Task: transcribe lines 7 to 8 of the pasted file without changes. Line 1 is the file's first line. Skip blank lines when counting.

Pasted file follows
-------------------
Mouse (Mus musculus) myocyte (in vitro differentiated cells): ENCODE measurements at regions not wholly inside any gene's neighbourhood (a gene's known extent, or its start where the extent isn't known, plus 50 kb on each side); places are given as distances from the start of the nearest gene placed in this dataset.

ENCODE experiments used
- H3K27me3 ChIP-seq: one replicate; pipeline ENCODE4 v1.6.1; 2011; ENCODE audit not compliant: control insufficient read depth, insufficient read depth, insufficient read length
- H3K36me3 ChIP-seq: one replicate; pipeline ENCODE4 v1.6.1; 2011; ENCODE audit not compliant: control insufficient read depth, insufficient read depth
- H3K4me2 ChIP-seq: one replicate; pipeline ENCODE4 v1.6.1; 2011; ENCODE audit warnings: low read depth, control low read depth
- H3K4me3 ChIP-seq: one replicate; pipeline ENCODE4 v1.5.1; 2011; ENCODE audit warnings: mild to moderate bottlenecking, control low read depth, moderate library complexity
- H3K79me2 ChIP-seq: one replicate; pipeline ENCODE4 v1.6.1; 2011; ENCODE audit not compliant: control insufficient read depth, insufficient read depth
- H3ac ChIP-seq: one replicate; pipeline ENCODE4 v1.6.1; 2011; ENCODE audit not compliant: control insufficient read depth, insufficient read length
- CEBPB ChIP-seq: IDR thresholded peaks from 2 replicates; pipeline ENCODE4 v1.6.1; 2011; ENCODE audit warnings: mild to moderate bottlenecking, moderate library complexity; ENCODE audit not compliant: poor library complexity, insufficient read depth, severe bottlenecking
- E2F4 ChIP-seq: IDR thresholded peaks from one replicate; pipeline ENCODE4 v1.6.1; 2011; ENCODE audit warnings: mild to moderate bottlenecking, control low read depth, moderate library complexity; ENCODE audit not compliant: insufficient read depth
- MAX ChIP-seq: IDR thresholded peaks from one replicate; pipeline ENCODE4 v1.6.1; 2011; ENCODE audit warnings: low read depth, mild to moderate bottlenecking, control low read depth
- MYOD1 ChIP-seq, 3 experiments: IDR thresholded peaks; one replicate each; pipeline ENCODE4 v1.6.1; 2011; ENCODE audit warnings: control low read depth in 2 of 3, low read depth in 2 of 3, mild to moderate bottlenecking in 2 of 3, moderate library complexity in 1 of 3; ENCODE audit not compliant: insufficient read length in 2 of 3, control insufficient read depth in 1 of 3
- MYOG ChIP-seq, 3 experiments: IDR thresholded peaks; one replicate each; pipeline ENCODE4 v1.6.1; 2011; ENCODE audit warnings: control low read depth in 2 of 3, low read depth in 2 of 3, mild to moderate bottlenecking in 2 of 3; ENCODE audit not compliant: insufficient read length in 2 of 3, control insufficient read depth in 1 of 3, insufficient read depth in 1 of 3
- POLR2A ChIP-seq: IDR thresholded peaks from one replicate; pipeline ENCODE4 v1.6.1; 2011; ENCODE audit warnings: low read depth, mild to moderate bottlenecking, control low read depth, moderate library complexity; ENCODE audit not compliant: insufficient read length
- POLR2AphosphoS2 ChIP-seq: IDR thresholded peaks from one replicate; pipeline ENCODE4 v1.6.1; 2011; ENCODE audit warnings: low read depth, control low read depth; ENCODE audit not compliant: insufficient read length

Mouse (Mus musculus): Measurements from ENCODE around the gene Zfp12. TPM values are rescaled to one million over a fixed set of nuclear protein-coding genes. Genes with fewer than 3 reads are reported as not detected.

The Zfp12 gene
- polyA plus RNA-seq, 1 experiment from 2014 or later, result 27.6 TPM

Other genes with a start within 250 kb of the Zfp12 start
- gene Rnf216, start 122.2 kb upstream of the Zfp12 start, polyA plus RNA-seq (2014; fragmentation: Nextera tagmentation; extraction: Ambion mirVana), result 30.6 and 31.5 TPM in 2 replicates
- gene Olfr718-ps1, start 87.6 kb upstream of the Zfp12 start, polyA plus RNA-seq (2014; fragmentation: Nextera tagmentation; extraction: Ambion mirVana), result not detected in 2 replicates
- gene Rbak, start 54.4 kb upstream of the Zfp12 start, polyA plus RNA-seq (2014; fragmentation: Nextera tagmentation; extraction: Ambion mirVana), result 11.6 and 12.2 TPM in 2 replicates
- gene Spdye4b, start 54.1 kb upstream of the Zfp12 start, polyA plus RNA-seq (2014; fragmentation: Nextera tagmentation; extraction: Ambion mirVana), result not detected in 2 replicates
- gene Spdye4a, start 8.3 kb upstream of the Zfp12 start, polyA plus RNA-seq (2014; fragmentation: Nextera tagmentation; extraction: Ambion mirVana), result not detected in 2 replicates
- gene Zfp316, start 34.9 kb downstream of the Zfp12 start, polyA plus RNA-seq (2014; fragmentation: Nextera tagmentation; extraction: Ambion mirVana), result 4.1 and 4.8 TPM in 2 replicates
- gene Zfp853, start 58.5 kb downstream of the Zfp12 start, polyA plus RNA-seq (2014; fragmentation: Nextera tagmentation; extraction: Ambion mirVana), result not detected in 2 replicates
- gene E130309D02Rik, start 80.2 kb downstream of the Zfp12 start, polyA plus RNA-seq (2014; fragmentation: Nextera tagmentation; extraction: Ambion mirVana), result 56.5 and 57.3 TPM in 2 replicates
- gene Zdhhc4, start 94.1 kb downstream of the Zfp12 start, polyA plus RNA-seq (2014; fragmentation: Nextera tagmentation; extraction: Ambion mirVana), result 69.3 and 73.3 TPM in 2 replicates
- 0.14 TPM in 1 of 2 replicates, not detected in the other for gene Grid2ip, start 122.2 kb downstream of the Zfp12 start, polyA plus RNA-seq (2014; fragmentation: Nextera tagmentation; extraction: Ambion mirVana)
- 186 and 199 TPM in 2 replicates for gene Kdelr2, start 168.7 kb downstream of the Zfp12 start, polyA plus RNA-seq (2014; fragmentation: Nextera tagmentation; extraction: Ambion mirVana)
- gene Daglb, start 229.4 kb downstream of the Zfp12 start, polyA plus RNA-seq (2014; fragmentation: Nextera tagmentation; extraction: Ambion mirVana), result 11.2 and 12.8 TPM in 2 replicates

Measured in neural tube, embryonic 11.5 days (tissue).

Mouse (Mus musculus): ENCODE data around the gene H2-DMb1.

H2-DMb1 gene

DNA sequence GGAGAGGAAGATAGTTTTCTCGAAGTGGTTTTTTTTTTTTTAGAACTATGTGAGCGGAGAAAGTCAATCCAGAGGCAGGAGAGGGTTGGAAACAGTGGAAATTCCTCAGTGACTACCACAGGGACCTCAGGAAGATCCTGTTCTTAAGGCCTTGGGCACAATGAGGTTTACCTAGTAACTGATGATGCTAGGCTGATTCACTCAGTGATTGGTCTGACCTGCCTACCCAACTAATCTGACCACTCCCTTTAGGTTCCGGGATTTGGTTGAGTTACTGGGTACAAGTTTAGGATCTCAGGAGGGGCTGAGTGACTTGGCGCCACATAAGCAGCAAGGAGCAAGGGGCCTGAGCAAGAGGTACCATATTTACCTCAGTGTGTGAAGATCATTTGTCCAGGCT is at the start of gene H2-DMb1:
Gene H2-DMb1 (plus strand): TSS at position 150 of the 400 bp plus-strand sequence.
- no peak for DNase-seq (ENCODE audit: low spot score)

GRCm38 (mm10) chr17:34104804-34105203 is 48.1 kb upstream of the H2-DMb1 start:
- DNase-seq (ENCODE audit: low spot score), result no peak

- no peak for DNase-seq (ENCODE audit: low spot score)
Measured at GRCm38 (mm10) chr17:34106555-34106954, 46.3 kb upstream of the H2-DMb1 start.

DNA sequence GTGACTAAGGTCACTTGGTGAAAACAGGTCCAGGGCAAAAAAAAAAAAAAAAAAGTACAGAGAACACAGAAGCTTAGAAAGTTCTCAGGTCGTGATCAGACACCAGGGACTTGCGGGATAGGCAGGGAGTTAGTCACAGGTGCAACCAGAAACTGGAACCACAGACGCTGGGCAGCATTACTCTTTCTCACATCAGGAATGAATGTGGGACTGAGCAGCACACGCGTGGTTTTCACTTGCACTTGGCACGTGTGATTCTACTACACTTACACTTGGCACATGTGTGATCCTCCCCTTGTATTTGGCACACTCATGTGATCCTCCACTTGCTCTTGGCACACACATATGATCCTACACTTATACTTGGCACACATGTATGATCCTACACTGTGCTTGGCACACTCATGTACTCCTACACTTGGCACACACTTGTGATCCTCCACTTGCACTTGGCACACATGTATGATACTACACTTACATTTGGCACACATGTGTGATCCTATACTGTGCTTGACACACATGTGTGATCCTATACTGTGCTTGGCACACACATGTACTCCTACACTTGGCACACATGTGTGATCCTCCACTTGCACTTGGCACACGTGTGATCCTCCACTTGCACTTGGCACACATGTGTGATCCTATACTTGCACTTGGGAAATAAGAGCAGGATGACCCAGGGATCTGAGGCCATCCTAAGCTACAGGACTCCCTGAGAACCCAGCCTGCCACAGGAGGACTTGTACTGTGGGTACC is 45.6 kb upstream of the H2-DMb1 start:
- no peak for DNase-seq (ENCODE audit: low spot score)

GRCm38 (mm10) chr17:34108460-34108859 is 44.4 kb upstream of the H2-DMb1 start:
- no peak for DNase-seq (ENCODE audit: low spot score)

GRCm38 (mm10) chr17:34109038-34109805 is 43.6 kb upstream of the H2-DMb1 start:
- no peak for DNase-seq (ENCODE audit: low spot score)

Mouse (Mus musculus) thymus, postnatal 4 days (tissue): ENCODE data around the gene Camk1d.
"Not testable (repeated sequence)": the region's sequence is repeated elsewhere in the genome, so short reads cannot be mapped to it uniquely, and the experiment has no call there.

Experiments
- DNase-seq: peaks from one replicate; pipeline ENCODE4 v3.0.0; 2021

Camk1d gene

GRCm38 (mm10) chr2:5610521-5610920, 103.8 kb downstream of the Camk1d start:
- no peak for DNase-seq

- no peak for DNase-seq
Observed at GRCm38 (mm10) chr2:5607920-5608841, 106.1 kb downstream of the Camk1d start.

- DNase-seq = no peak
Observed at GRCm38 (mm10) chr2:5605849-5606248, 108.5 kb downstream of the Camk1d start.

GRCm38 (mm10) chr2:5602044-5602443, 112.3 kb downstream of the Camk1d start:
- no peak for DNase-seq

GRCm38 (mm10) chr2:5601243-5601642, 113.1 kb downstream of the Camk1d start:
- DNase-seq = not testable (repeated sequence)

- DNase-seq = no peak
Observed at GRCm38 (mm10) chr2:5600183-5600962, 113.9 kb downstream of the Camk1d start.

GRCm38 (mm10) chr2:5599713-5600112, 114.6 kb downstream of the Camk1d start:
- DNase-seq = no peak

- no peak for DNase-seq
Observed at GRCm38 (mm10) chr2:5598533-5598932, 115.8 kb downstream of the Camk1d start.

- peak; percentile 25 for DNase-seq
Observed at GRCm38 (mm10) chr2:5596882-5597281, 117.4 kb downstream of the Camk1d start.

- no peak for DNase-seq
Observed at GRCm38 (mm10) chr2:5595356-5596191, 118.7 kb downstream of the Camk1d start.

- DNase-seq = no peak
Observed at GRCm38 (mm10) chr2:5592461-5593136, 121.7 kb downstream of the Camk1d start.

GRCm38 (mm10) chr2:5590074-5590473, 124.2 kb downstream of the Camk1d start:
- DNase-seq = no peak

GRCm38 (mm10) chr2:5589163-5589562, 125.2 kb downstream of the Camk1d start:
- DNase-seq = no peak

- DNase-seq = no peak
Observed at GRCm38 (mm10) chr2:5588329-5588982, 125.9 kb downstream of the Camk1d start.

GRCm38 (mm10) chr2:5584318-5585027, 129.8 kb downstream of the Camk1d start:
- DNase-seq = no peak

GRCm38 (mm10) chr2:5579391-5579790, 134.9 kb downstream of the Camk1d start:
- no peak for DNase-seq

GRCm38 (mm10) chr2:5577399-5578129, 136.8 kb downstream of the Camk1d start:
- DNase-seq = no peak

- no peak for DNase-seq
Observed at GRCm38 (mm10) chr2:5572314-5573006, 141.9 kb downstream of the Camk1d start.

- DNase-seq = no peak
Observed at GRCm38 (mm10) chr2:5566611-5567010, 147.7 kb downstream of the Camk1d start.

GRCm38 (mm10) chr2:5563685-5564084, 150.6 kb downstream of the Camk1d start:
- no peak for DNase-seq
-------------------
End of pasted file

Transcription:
- H3K79me2 ChIP-seq: one replicate; pipeline ENCODE4 v1.6.1; 2011; ENCODE audit not compliant: control insufficient read depth, insufficient read depth
- H3ac ChIP-seq: one replicate; pipeline ENCODE4 v1.6.1; 2011; ENCODE audit not compliant: control insufficient read depth, insufficient read length